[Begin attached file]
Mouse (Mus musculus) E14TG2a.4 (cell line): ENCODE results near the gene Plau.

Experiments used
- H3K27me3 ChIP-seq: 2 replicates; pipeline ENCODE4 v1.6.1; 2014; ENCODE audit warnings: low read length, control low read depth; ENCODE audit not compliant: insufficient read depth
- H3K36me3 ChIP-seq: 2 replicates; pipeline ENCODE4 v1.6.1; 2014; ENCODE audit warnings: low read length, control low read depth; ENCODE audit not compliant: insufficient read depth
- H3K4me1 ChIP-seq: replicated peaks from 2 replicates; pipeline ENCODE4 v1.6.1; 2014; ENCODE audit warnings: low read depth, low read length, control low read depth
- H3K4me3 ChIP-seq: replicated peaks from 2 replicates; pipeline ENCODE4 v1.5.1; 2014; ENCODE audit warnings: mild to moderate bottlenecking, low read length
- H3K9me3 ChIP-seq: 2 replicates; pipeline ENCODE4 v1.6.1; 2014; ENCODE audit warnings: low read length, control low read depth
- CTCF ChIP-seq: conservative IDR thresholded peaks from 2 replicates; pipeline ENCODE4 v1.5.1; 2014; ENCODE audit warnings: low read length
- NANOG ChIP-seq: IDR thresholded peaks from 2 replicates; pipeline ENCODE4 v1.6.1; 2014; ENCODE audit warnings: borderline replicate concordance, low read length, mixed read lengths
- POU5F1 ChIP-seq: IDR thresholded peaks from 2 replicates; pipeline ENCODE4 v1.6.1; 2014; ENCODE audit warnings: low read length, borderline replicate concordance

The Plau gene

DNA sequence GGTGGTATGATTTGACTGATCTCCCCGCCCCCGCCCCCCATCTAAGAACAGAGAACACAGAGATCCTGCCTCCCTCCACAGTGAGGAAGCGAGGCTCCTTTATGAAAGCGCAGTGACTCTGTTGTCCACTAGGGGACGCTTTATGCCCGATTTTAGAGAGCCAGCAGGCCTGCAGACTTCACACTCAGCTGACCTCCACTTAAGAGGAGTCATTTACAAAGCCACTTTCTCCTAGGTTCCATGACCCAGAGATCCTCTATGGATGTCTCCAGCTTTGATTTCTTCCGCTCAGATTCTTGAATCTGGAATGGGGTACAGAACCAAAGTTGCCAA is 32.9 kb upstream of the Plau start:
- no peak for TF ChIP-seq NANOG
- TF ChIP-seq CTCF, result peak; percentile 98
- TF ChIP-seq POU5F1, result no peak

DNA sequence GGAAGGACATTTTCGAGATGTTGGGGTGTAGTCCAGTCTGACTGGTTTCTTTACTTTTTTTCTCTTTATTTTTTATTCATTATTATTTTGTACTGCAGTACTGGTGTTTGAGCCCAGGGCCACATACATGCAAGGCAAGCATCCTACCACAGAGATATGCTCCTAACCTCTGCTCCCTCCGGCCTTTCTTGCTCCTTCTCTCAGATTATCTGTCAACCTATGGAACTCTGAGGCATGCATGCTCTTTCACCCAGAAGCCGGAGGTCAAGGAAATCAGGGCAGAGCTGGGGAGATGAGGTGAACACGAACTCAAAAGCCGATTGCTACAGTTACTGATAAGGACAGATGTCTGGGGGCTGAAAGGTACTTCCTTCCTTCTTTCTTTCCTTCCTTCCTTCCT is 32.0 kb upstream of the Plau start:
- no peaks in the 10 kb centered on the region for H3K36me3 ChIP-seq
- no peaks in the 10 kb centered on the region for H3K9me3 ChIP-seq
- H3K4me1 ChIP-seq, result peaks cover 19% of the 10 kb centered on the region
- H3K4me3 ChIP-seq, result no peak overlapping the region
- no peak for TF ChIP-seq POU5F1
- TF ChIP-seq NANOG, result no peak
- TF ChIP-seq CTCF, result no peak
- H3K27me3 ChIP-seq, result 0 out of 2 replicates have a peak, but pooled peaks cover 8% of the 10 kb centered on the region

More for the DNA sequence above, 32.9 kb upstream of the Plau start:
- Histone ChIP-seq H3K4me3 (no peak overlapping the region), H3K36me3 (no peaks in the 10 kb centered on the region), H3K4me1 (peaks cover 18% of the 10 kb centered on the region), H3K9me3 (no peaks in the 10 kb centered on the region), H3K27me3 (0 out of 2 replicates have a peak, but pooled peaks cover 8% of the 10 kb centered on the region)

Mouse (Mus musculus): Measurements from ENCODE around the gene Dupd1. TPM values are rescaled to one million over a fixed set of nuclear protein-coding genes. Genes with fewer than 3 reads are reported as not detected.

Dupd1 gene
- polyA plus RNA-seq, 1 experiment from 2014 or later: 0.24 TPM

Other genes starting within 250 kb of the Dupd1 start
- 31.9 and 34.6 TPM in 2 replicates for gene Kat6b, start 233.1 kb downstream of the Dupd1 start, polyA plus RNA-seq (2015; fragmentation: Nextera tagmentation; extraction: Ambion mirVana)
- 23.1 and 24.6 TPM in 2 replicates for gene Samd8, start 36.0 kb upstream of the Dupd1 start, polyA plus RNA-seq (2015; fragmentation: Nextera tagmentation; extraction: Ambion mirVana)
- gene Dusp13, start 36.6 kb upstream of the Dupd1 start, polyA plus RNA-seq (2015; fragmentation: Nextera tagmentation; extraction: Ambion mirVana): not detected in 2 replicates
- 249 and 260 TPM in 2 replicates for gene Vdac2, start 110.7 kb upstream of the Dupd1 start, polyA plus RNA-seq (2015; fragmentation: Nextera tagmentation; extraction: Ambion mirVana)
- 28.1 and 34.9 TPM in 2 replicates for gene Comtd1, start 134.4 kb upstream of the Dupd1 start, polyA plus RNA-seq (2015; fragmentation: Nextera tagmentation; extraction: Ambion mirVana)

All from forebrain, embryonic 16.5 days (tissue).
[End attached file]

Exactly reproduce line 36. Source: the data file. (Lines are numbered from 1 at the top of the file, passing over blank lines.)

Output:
All from forebrain, embryonic 16.5 days (tissue).